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T2 - An Underrecognized Presentation of Crohn's Disease

AU - Barrick, Benjamin J.

AU - Tollefson, Megha M.

AU - Schoch, Jennifer J.

AU - Mcevoy, Marian T.

AU - Hand, Jennifer L.

AU - Wieland, Carilyn N.

AU - Davis, Dawn M R

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N2 - Background: Penile and scrotal swelling can occur as an extraintestinal manifestation of Crohn's disease (CD) and is thought to be an uncommon form of metastatic CD (MCD). Because of the rarity of this manifestation, much is unknown concerning the presentation, treatment, and response to therapy in children with genital MCD. Methods: Boys ages 1 to 17 years presenting with genital edema and a confirmed diagnosis or strong suspicion of CD who were evaluated at the Mayo Clinic between 1996 and 2014 were included for review. We sought to characterize the clinical and pathologic features of genital MCD and response to treatment in our cohort of patients. Results: Eight patients with genital MCD were identified from our institution (mean age 11.4 yrs, range 7-16yrs). Seven (88%) patients experienced cutaneous symptoms before a formal diagnosis of CD was made, and two of the seven had no adverse gastrointestinal symptoms at that time. Patients were prescribed an average of 3.4 medications (topical and systemic) for management of their gastrointestinal CD and MCD. Conclusions: Penile and scrotal swelling can occur as an extraintestinal manifestation of CD and is thought to be an uncommon form of MCD. In boys, genital swelling typically precedes intestinal CD. Treatment of the underlying CD with systemic medications was most helpful in this series. An evaluation for CD is necessary in all patients presenting with unexplained genital swelling.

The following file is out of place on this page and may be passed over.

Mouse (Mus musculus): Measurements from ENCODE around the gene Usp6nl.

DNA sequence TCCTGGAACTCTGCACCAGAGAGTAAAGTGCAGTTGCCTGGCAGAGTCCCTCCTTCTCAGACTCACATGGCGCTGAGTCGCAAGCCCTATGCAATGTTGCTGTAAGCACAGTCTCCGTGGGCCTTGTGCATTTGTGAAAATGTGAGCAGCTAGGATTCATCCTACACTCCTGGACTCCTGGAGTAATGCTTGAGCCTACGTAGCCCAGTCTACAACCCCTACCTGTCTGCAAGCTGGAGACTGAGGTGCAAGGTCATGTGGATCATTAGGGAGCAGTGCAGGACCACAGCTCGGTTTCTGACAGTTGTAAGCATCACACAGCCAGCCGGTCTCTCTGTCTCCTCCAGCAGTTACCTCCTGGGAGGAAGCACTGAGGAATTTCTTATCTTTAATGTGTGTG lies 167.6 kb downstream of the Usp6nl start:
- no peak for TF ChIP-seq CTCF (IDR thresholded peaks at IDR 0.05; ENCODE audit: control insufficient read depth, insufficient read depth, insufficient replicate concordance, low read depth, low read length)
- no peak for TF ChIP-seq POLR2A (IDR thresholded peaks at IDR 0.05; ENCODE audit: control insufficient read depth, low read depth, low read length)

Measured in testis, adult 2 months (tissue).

AB - Background: Penile and scrotal swelling can occur as an extraintestinal manifestation of Crohn's disease (CD) and is thought to be an uncommon form of metastatic CD (MCD). Because of the rarity of this manifestation, much is unknown concerning the presentation, treatment, and response to therapy in children with genital MCD. Methods: Boys ages 1 to 17 years presenting with genital edema and a confirmed diagnosis or strong suspicion of CD who were evaluated at the Mayo Clinic between 1996 and 2014 were included for review. We sought to characterize the clinical and pathologic features of genital MCD and response to treatment in our cohort of patients. Results: Eight patients with genital MCD were identified from our institution (mean age 11.4 yrs, range 7-16yrs). Seven (88%) patients experienced cutaneous symptoms before a formal diagnosis of CD was made, and two of the seven had no adverse gastrointestinal symptoms at that time. Patients were prescribed an average of 3.4 medications (topical and systemic) for management of their gastrointestinal CD and MCD. Conclusions: Penile and scrotal swelling can occur as an extraintestinal manifestation of CD and is thought to be an uncommon form of MCD. In boys, genital swelling typically precedes intestinal CD. Treatment of the underlying CD with systemic medications was most helpful in this series. An evaluation for CD is necessary in all patients presenting with unexplained genital swelling.